Pricing Pictures

Today is the one year anniversary of Fixed to Flexible. There have been almost 17,000 reads of the ebook and I have been contacted by people all over the world who were helped.

I launch a new project today called Pricing Pictures. What I wanted to do was show in a very simple way that pricing has a multitude of dimensions and those dimensions create opportunities for new business models, continuing the message I started in Fixed to Flexible. And I do it all in ten pages.

Hope you enjoy Pricing Pictures and share it with others.

P.S. Happy Groundhog’s Day!

Update (Feb 3 6:30AM PT): Pricing Pictures is being featured on the homepage of Slideshare as the Top Presentation of The Day. We just past 2600 views.

How Authors Can Use Twitter To Help Others

Chris Brogan wrote this week about using Twitter as a real-time prospecting tool as an author. In his case, he was looking for people who were at Barnes & Noble and might be interested in his book Trust Agents. This is great example of how authors could be using Twitter. Is there a more opportune moment to talk to a reader then when they are standing in front of hundreds of books?

In his Database of Intentions, John Batelle describes sites like Twitter and Facebook as collectors for “What I’m Doing?” and “What’s Happening?” For authors, these sites also capture the frustration of the moment; what someone is not doing or what is not happening. This gives authors another place to engage people whose problems they can help solve.

I have a saved search on Twitter for “business” and “books.” This smaller view of tweet does two things. First, I can see people asking for help on what books they should be reading.

This was a tweet I saw from JoAnn Jordan this morning:

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Here was my response:

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The link directed her to my website for my best of 2010 blog post. In some cases, I directly people to the list from The 100 Best Business Books of All Time. In either case, that exposes them to me and how I can help if they run across the problem of figuring what what business book they should read next.

The second part is that by listening to what people are saying on Twitter it also shows me what others are sharing as their solutions. JoAnn in her tweet above provides both a solution and a query for more help. Being able to see reviews and lists of businesses books people are sharing lets me share those with others.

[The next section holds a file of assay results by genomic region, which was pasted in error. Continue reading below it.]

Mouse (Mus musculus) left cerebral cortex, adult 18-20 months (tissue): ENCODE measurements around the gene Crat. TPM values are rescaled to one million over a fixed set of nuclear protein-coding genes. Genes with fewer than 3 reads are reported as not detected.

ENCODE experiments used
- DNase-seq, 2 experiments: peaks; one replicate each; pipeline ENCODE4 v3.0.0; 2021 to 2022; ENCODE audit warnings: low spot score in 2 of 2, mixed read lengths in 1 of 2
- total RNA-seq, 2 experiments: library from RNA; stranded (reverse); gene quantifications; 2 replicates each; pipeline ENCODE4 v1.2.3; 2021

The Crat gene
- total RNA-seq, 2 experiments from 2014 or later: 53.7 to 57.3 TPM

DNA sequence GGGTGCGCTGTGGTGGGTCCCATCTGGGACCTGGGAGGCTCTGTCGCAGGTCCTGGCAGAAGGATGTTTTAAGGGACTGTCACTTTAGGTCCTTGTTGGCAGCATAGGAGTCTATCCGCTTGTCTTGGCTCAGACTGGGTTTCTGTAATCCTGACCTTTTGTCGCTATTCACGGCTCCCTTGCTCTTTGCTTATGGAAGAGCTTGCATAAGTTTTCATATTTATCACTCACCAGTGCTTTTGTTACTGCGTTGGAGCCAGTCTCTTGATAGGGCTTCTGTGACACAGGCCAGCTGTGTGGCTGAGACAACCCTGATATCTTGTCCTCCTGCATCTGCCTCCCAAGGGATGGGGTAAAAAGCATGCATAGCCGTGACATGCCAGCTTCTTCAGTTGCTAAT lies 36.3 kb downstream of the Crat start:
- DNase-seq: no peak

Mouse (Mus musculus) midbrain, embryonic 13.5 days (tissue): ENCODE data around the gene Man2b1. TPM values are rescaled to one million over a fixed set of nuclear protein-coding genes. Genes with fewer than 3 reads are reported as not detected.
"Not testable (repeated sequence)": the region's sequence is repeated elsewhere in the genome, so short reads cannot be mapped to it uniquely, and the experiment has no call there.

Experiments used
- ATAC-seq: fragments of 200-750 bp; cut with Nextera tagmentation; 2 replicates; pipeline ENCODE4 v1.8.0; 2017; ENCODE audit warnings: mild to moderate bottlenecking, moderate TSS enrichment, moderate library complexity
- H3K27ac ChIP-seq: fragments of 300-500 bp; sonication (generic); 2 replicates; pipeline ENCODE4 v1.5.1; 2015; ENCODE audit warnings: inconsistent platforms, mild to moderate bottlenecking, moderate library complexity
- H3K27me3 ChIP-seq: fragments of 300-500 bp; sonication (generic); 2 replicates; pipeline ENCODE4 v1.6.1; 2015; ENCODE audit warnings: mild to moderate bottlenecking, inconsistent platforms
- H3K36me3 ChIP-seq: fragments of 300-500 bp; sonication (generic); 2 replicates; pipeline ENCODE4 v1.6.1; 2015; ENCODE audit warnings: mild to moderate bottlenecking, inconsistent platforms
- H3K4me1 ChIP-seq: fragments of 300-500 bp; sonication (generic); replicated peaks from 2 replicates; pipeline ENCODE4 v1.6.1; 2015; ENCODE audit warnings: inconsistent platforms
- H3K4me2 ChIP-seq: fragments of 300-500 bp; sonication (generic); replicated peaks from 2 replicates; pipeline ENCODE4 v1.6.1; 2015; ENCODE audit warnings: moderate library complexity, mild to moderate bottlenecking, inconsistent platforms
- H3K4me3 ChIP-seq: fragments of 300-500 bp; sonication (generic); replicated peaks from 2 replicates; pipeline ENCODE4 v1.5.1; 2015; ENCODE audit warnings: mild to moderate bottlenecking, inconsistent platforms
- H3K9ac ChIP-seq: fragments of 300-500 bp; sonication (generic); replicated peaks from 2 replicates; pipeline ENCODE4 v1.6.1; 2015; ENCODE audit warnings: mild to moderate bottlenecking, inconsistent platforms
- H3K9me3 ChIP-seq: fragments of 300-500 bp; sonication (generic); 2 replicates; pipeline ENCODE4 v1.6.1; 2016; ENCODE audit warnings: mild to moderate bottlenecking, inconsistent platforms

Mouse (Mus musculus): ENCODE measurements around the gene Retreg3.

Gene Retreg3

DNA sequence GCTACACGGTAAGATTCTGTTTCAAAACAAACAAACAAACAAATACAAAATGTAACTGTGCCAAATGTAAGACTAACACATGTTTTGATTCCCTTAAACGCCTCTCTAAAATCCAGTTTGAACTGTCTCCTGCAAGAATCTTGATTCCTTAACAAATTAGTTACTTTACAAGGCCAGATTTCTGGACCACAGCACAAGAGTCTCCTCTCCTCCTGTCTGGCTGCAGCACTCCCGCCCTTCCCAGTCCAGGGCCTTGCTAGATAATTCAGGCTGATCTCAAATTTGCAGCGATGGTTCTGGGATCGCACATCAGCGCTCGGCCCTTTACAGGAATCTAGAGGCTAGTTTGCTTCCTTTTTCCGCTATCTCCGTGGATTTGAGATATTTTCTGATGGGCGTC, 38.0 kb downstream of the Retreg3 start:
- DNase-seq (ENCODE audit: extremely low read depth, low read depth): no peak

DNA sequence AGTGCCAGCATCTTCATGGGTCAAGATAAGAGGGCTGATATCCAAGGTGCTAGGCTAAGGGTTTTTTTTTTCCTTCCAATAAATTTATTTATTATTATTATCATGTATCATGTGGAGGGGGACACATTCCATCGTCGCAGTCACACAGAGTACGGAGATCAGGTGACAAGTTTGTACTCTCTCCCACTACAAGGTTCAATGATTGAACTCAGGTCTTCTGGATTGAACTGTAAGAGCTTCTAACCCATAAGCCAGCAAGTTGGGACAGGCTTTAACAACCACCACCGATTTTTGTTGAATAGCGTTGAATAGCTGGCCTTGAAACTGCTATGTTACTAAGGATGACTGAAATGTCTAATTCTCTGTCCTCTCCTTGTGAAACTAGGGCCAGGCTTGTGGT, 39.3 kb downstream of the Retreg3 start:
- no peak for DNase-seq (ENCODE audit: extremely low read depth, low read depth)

Let me also give you two caveats to think about. First, search results are noisy. Some people specifically target keywords to create spam. Sometimes, the context is completely out of place. But even with the noise, I can look through the results for the past day in a couple of minutes and respond or forward posts.

The second is timeliness. Much more than a day and the strength of the intention falls dramatically. I have to treat checking my search results like looking through your email first thing every morning. And email is a good analogy. On Twitter there are a set of people asking for your help. With a little monitoring , you can connect with more people and let’s you help solve their problems.

Build A Classroom

The mantra of social media is “Building your Audience”. The game becomes one of numbers. Who has more followers? How can I get people to become my fans and friends on Facebook?

“Build a Classroom” seems like a better mantra. The best of whom I read each day are always teaching: exposing me to new ideas, making an argument for a needed perspective, showing better tools to getting things done.

My grandmother started her career teaching in a one room schoolhouse, everyone learning together and learning from each other.

Some of the best ideas have been around for a long time.

Writing Advice for Engineers (and Everyone Else)

How to make engineers write concisely with sentences? By combining journalism with the technical report format. In a newspaper article, the paragraphs are ordered by importance, so that the reader can stop reading the article at whatever point they lose interest, knowing that the part they have read was more important than the part left unread.

State your message in one sentence. That is your title. Write one paragraph justifying the message. That is your abstract. Circle each phrase in the abstract that needs clarification or more context. Write a paragraph or two for each such phrase. That is the body of your report. Identify each sentence in the body that needs clarification and write a paragraph or two in the appendix. Include your contact information for readers who require further detail.

— William A. Wood, September 8, 2005 (source/via )

Free to Give

Concord Free Press calls themselves the world’s first generosity-based publisher. Instead of a monetary exchange between reader and publisher, the Massachusetts-based non-profit asks that you give money to someone else when a reader receives a copy of one of their books. They make it all work through donations, low costs, and generously donated time on the part of designers, editors, and printers.  

They ask that readers report their donation online and to date Concord Free Press has raised more than $130,000 for causes around the world. After factoring their costs, the publisher calculates their ROI at more than 800%.